Tuesday, January 10, 2012

Gardening Season: Unlimited!

Many people talk about the length of the growing season in their garden. But what I find interesting is the length of the gardening season. I have gardened in the same town for over 37 years and the gardening season has gotten longer and longer until now it pretty much runs all year. And I am not talking at all about global warming here, this is more a case of a gardener's evolution. My first gardens were summer gardens and when winter came, with cold and fog and dreariness, I was inside feeling trapped. I would have liked to have been outside but it seemed too unpleasant. And with young children who didn't want to be out there I suppose my opportunities for winter gardening were limited.

In those long ago days of early garden ownership I would go to my parents' house in Southern California for Christmas and get all enthused about the jade plants, Crassula ovata, blooming all over their garden, the sunny skies, and the warm temperatures. I would make plans for some time in the garden as soon as we got home but as we drove north and traveled over the Tehachapis we would descend into what you see here...fog and gloom.For some reason that stopped me from following through on the gardening plans.

Over the years, however, I have found that more days are 'good gardening' days. Unless it is pouring rain (I wish! we are so behind on rain for this year) or we are experiencing one of our really windy days, if I have the time, I can find something I need to do out there. And on those rainy or windy days? Projects can be done in the garage...things like making Fairy House parts or repotting plants.

The experienced gardener can always find things to do in the garden despite the weather or the lack of an actual possibility of growing anything. And the more experienced (read 'older') a gardener gets, the more there is to do in what some consider the off-season. Partly, that is due to the fact that the older gardener might not work quite as quickly or for as long a period as she once did. So waiting to do a major cleanup all at once is dangerous, flirting with anything from sore muscles to more serious overuse injuries. Experience has also taught her that waiting to do the last leaf cleanup until the weather warms up is one way to produce a bumper crop of snails: those clumps of leaves under the pelargoniums provide lovely little cozy gathering spots for snail families. The older, experienced gardener is also usually an addict so gardening of any sort is a fix, and often a needed metal health break.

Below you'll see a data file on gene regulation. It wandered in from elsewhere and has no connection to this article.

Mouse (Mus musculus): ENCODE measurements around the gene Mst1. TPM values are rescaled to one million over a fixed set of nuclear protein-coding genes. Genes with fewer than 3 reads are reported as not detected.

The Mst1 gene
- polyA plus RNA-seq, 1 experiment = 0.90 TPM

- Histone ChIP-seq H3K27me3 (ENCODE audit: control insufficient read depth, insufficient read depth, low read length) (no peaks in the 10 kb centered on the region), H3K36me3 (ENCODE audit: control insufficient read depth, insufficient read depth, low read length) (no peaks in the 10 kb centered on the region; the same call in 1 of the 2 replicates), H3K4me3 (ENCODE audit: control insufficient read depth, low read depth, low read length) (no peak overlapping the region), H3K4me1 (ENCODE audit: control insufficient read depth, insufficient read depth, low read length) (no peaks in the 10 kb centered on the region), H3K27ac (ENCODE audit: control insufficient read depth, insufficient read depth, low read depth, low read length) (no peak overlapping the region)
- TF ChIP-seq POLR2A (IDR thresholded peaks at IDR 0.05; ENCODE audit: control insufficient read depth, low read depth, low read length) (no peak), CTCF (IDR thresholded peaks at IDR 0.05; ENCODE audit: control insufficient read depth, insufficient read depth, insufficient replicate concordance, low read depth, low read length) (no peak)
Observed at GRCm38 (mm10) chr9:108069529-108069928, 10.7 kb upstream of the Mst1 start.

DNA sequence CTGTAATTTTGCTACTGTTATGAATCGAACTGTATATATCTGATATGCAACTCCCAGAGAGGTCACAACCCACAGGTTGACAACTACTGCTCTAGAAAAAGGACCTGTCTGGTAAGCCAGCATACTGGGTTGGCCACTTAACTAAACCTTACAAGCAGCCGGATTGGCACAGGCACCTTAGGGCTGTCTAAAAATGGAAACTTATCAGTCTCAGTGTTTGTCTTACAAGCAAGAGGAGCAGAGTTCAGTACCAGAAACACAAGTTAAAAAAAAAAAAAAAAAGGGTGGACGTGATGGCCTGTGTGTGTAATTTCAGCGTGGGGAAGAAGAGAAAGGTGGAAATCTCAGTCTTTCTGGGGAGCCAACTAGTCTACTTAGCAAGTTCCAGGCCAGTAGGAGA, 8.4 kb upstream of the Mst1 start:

Once cleanup or projects of some sort are begun, the garden reveals its magic, even on a misty, cold day. The silence of a foggy day makes the gardening experience very different. Spring will be here soon enough; if we are lucky there will be many rainy days between now and then. For now though, sun, fog, and rain don't matter. If I have some free time I am heading to the garden.


Carol Michel said...

We don't get that many foggy days here. Any fog we have usually burns off by mid-morning. I'd love to garden in that kind of weather in the winter-time.

And that's good advice about making the best use of any time in the garden to spread out the work.

Fairegarden said...

Health fix, yes! Gardening unlimited, it sounds like a good name for a business, or a blog!

PwP said...

That's the benefit of living in California - gardening all year round! :-) I'm experimenting with different gardening styles myself at www.longbeachnatives.wordpress.com

Cindy, MCOK said...

My gardening season is definitely year-round. The weeding never stops. It's just plain wrong that I'm pulling both summer AND winter weeds in January.

Kristine G said...

Leslie, I just found your blog - I love it! I live in South Davis and I want to completely overhaul our small backyard. I don't have a lot of experience and I don't know where to begin. Do you ever do consults? Let me know!

Robin's nest said...

Just found your blog as I was looking up some info on Peruvian Daffodils! I live in Sonoma County and like you, we need rain.